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Tuesday, 11 January, 2000, 10:41 GMT
Flu lessons 'must be learned'

Susan Deacon Scottish Health Minister Susan Deacon visits flu victims


Scotland's deputy chief medical said "lessons must be learned" following the flu outbreak which has gripped the country.

Dr Andrew Fraser said the widespread infection had put a heavy strain on the health service.

However, he stressed that despite a 30% jump in the number of people reporting flu-like symptoms in the last week, the NHS was still coping.

Doctor and patient Strain also felt outside NHS
Dr Fraser added that he hoped the numbers of cases, which have reached epidemic proportions in some areas in the last week, would begin to decrease soon.

The outbreak has led to severe criticism of the Scottish Executive and Health Minister Susan Deacon in particular, who has been accused of failing to introduce adequate preventative measures such as an effective advertising campaign promoting immunisation.

The British Medical Association in Scotland, The British Pharmaceutical Federation and the Royal College of Nursing have suggested a joint working group to assess what has "gone wrong" in dealing with the flu outbreak in a bid ensure no repetition in the future.

Flu nightmare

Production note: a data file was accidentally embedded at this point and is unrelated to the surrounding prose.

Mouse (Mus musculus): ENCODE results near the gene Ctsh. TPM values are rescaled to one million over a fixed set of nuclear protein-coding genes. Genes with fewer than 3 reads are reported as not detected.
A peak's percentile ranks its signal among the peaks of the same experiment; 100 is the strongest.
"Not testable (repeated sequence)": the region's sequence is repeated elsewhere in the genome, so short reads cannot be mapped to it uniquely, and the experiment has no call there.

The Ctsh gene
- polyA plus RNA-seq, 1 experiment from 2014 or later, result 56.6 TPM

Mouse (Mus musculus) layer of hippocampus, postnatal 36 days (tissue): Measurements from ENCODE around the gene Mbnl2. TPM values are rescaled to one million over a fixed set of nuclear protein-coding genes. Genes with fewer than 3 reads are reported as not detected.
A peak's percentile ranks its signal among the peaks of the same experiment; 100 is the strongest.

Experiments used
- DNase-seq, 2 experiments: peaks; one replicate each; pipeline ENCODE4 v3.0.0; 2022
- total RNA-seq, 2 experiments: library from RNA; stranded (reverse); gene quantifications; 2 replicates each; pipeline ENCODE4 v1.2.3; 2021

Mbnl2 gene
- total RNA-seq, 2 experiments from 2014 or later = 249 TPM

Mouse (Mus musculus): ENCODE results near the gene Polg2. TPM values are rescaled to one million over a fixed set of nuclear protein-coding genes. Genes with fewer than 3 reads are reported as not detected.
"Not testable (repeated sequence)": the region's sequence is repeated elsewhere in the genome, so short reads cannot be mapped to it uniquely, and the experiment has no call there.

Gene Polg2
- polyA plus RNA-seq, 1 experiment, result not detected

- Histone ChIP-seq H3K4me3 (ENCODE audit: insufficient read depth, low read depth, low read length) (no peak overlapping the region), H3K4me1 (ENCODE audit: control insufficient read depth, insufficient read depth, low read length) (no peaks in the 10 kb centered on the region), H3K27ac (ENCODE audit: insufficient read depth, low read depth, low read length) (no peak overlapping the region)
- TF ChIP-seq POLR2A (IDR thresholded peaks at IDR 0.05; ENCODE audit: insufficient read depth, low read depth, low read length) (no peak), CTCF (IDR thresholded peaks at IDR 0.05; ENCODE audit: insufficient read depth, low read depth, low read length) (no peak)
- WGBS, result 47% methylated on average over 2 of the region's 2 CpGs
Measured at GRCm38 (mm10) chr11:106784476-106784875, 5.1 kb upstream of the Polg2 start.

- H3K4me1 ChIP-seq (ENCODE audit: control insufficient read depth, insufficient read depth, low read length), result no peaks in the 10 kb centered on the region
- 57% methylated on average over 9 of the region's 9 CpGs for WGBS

Dr Fraser pledged that there would be a review of how the outbreak was handled but added that society as a whole should be more prepared.

He said: "It is no surprise to any of us that we have an upsurge of winter illness and we all must learn lessons about being prepared when winter comes on.

"I think there is always merit in looking and learning about what is happening and what has happened and we will do that at the end of the current episode of winter illness.

'Upsurge of illness'

"Winter comes with an upsurge of illness of this sort. We can rarely predict how high it will be but this has been a high peak of illness and no doubt there has been an extreme challenge to the health service.

"It has also been a challenge to people at home, in businesses, in nursing homes, everywhere in Scotland and we can learn lessons from that."

Dr Fraser said people should be aware of the autumn flu immunisation campaign and ensure they are following a well balanced diet.

The medical chief expressed optimism that the worst of the outbreak would soon be over.

""I think we should certainly hope to see in the next week or two a levelling off of the incidence of flu-like illness," he said.
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